In fact, the best quality lobster of the year is caught between November and January, so the holiday season is really the perfect time for a lobster, whether you choose to fly in the crustaceans live and present them whole for cracking, or turn pre-shucked lobster meat into an elegant risotto or hearty lobster mac and cheese casserole.

I learned a lot about lobster during a trip to PEI earlier this year. The fishing families head out to set traps in the short spring and fall seasons, then send their live catch to lobster pounds — which are holding facilities where lobsters are kept to be shipped across the country and around the world. Mitch Jollimore’s Basin View Seafood has lobster storage ponds and can arrange to ship lobster to your door. In Nova Scotia, Clearwater ships live and fresh-split frozen lobster around the world, even packing it to carry on your flight from the Halifax airport.

Here in Victoria, Hi-Gear imports the live Canadian lobster you’ll find for sale at city fish markets and supermarkets. While lobster may seem like a decadent luxury, it was actually significantly cheaper than Dungeness crab this summer.

Buy the live lobster on the day you plan to cook it. You can hold live lobsters or crabs in the refrigerator for 24 hours, wrapped in damp towels or newspaper, but never in fresh water (or on ice), as that will kill them. Pick lively specimens with long antennae, and make sure the shells are hard. Smaller lobsters (less than three pounds) are tastiest, and you get the bonus of tasty red roe with female lobsters (they have the soft, feathery top swimmerette fins versus the males’ hard, bony fins).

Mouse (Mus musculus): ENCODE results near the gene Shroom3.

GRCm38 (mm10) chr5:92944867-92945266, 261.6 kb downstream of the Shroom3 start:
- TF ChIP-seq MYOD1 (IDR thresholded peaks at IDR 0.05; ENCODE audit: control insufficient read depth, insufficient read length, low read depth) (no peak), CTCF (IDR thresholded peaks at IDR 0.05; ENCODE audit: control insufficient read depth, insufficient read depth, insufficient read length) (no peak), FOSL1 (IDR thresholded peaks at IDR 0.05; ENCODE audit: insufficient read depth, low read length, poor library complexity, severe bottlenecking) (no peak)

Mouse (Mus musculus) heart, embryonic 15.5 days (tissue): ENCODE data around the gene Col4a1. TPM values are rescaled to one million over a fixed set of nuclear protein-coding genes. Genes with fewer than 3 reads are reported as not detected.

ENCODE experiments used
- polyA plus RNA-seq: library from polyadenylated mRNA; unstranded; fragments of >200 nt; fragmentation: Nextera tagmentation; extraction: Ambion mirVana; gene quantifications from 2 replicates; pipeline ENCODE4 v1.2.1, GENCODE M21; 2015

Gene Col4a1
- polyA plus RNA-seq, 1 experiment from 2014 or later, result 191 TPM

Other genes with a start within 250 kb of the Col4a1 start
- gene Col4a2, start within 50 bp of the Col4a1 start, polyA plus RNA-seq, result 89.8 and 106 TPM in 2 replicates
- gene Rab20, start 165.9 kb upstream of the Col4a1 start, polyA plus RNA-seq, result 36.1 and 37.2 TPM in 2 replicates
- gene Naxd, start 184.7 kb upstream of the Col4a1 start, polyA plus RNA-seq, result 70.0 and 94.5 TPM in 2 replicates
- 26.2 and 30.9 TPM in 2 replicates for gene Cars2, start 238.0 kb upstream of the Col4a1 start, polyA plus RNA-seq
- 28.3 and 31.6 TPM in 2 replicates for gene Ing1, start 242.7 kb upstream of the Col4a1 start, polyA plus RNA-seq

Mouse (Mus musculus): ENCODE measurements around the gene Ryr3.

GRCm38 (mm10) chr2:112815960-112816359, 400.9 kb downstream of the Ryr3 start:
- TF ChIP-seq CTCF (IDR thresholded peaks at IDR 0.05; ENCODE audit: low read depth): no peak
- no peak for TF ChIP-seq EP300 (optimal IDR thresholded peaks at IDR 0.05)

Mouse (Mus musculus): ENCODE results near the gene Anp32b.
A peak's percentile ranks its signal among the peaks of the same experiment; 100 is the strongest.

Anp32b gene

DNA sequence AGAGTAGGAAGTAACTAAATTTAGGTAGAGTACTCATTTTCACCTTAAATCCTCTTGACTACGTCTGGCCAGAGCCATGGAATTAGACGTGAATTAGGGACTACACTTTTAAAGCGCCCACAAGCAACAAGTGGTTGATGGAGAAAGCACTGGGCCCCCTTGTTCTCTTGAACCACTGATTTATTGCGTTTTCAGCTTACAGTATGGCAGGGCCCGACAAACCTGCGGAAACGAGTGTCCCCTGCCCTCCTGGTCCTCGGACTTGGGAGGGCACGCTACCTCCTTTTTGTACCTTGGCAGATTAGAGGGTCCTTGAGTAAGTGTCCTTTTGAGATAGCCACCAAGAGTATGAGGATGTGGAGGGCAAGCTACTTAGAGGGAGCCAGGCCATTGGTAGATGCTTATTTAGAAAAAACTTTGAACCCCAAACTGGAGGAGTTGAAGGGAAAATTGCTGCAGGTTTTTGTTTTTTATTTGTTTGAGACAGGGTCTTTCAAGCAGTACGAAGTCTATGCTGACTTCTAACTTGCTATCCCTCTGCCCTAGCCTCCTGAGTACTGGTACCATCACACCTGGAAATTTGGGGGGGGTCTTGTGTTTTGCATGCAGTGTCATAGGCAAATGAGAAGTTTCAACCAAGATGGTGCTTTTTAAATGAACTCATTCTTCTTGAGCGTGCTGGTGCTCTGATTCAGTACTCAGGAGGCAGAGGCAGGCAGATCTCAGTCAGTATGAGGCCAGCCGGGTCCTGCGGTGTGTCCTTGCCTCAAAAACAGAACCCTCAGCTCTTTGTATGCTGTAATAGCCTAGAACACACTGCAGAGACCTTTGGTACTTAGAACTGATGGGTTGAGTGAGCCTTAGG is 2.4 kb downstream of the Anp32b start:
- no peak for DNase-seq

Live lobster may be boiled or steamed, but steaming is more forgiving. Steam lobster in over two inches of boiling water, 10 minutes for one-pound lobsters, 18 minutes for two-pound specimens (10 minutes per pound of lobster in the pot).

Boil lobsters in lots of salty water (sea water or one tablespoon sea salt per litre of fresh water) in a very large pot (16 L pot with 12 L water for four 1.5- to 2-pound lobsters) for eight minutes per pound (total weight in the pot).

That’s for fully cooked lobster — if you plan to shuck the lobster and cook the meat again in another dish, cut the boiling time back to about four minutes per pound.

Like crab, you’ll only get about a quarter pound of meat from each pound of live lobster, so plan accordingly. Frozen, raw lobster tails are another easy option and nice to grill — just de-vein, top with herbed garlic butter, and grill on medium-high heat for four to five minutes, until cooked through.

Divine Prawns

Though sweet, local spot prawns and side stripe shrimp are not in season right now, you’ll find them cleaned and frozen in blocks of seawater at local fishmongers like Oak Bay Seafood and Finest At Sea.

Thaw, drain and quickly poach or steam just until the tails turn pink and begin to curl, then chill in ice water. Serve prawns cold with cocktail sauce (equal parts ketchup and drained, jarred horseradish) or chipotle aioli (mayonnaise flavoured to taste with puréed chipotle chilies).

Don’t Waste the Taste

It may seem like there’s a lot of waste when it comes to buying shellfish — a pound of live crab only yields a quarter pound of shucked meat — but you can use some of these by-products in other recipes.

Save your lobster and crab shells to make the base for a creamy bisque. Make lobster oil with the shells, and lobster butter from the tomalley (liver) to spread on crostini. You can even serve the bright red roe from a female lobster, or crumble it over your seafood pasta (or lobster mac and cheese) for a shot of festive colour.

This article is from the November/December 2018 issue of YAM.